Asparagus blues

For years I postponed planting asparagus because of the commitment factor.

For years I postponed planting asparagus because of the commitment factor. It takes three years from the time you plant until you get a harvest. Who knew what could happen in three years? We could move, die or not even like asparagus by that time.

Then I started thinking how if I had just planted instead of postponing we would have been harvesting asparagus by now.

It’s kind of like that saying for planting a tree. The best time to plant a tree is 20 years ago. The second best time is now. And so it is with asparagus. The best time to have planted it is three years ago. The second best time is right now. And so I planted asparagus.

That was 10 years ago, which means had it worked out we’d have been harvesting it for seven years now. But it didn’t work out. In their second year when they were all well over a foot tall I carefully mulched them with grass clippings. Green grass clippings. What an idiot.

Of course the clippings heated up and killed the asparagus. I was so disgusted with myself it was five years before I made the commitment again.

This was to be the year of our asparagus. Two years ago I planted, last year I weeded and mulched — with straw not green grass — and this spring was to be the first of many harvests to come. All winter long I derived unreasonable pleasure from thinking about our asparagus. Out there all snug beneath its bed of mulch just waiting for spring to come. At times I worried that the harvest might be too much for just Darcy and me. Cook books were consulted, room was made in the freezer and friends and relatives were promised a share in the bounty. All was ready. Spring finally arrived, but there was just one little problem. There was just one little asparagus. One! Out of 50 plants that went into the winter looking hale and hearty only one lone survivor is peeking back up out of the ground. And it isn’t even a big survivor. It’s just a skinny little thing. He’s up but he doesn’t look very happy about it.

Three years of care only to end in this! What happened to my formerly healthy plants? What kind of plant madness is this? I asked a few veteran gardeners but they haven’t been very helpful. They look at me is if I have just confided that I don’t know how to grow dandelions.

Then they talk about their 20-year-old hedge of asparagus and how they have been eating it for breakfast, lunch and supper for at least a fortnight and as they recall they simply threw some asparagus roots at the soil and that was that. Nope, they didn’t even bother with the trench method.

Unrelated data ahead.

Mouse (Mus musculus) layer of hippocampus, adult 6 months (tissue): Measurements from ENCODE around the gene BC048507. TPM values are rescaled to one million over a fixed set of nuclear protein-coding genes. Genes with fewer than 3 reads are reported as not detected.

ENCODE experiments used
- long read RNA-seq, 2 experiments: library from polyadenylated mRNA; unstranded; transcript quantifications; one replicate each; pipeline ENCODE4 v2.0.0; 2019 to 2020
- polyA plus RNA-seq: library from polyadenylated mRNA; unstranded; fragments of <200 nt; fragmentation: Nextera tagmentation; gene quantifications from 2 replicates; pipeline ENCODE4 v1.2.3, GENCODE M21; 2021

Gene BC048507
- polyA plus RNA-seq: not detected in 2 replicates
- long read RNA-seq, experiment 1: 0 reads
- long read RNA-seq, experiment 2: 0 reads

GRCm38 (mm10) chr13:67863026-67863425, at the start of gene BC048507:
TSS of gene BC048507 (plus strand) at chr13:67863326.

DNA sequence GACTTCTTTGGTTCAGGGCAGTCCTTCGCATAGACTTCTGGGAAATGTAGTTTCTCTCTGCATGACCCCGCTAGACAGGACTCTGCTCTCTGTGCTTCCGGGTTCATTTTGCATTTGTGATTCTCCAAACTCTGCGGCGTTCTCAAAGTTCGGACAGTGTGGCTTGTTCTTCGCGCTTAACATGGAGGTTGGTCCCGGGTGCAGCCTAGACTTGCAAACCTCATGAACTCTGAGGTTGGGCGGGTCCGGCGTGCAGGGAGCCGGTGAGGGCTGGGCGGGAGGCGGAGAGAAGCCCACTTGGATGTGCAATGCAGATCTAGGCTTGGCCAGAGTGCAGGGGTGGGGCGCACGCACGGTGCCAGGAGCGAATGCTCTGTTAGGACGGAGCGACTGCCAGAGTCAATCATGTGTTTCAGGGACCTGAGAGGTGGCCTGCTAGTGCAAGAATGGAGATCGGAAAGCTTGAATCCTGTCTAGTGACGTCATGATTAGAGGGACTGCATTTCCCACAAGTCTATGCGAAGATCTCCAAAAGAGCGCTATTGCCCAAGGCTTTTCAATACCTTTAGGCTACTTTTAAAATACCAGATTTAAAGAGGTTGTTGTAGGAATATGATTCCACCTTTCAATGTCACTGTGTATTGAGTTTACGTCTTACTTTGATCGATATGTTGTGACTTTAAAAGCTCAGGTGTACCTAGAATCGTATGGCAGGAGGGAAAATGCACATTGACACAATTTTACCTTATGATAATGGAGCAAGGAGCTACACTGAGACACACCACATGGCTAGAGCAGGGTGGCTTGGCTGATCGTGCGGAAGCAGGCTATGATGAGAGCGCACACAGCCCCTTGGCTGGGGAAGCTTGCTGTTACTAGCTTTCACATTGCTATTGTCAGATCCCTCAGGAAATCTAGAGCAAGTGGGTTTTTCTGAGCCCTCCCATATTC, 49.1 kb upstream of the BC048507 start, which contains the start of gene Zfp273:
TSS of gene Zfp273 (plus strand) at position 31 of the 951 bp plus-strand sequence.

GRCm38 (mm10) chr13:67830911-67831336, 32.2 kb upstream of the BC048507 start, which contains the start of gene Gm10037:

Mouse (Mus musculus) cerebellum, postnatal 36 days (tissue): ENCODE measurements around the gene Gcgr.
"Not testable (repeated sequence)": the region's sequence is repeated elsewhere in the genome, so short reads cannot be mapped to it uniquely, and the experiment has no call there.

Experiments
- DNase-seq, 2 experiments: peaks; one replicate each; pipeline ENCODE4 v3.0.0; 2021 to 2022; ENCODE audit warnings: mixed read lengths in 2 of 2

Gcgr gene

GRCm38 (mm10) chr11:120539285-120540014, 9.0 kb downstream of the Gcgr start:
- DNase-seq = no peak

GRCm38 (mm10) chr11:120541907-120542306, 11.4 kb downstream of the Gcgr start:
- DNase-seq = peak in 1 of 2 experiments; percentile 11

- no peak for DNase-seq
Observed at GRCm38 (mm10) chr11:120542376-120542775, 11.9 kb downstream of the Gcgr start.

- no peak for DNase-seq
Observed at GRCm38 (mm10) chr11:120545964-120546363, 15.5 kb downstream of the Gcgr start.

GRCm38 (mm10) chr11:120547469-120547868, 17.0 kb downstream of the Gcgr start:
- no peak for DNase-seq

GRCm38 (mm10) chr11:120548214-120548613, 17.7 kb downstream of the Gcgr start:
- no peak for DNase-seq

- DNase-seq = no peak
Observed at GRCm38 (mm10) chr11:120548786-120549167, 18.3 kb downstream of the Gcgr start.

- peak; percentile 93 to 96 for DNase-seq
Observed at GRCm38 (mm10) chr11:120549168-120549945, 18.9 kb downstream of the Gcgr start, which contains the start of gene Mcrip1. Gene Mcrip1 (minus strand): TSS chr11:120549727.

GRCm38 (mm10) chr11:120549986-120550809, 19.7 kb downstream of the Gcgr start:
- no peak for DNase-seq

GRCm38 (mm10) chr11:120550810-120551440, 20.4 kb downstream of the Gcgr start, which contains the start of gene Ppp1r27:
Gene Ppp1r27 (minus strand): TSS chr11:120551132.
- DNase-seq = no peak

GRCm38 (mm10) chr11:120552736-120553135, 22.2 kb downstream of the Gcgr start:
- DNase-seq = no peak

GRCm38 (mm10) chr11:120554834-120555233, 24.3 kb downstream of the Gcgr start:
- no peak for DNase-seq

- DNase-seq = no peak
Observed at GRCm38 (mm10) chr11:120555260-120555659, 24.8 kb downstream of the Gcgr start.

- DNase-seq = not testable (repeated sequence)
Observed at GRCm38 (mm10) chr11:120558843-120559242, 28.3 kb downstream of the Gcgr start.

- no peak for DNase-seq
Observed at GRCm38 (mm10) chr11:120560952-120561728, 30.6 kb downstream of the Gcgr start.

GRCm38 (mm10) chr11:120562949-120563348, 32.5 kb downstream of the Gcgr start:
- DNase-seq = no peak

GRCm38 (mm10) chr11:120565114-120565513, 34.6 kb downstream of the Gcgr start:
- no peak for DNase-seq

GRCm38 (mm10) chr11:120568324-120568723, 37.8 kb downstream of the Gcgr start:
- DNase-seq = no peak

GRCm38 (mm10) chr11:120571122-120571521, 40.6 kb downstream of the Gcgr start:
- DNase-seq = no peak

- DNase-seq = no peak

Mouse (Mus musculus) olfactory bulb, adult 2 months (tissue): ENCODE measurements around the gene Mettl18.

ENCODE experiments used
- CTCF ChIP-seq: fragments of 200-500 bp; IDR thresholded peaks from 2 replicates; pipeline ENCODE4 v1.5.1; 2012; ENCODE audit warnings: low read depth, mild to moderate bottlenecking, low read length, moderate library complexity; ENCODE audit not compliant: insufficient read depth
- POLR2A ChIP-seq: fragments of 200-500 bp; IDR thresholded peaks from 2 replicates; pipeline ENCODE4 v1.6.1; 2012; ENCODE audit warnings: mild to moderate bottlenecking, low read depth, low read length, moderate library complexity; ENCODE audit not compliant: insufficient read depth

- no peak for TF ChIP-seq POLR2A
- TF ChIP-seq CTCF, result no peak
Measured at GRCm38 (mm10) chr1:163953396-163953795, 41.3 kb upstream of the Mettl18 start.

Apparently there’s not a lot of room to go wrong with asparagus, especially by year three. Well, unless you’re me. One asked with a twinkle in his eye if I was sure I had put the root end into the ground.

I haven’t given up hope entirely. Maybe the other 49 will rear their ferny heads yet. Maybe they’re just building up steam. When they do pop up the harvest will be even more incredible than I had hoped.

But I doubt it. Ah, well. That’s gardening for you.

My mother once excused the money she spent on plants by saying she didn’t have any other vices.

“It’s not like I go down to the casino and gamble my money away,” she told a fellow gardener.

The other gardener grinned at her and said, “You garden and you say you don’t gamble?”

She still laughs about that. And she still gardens.

She’s more into trees, shrubs and perennials than she is vegetables, but she did grow an asparagus once for ornamental purposes. It grew like a wild thing and made a beautiful stand. One year she put an artsy clay face at its feet so it looked as if the asparagus ferns were the hair. It looked fantastic. She too puzzles over my inability to grow what apparently thrives like a weed for everyone else. Sigh.

But that’s OK. I’m no quitter. I have decided to double down. Two dozen new asparagus roots have been carefully planted but in a different location.

Now I wait for 2014 to be the bountiful year of the asparagus.

Or for my other asparagus roots to rise like phoenixes from the ashes.

Of course I’m really hoping for both.

C’mon lady luck, be good to me ….

Shannon McKinnon is a humour columnist from the Peace Country. You can read more of her writing at

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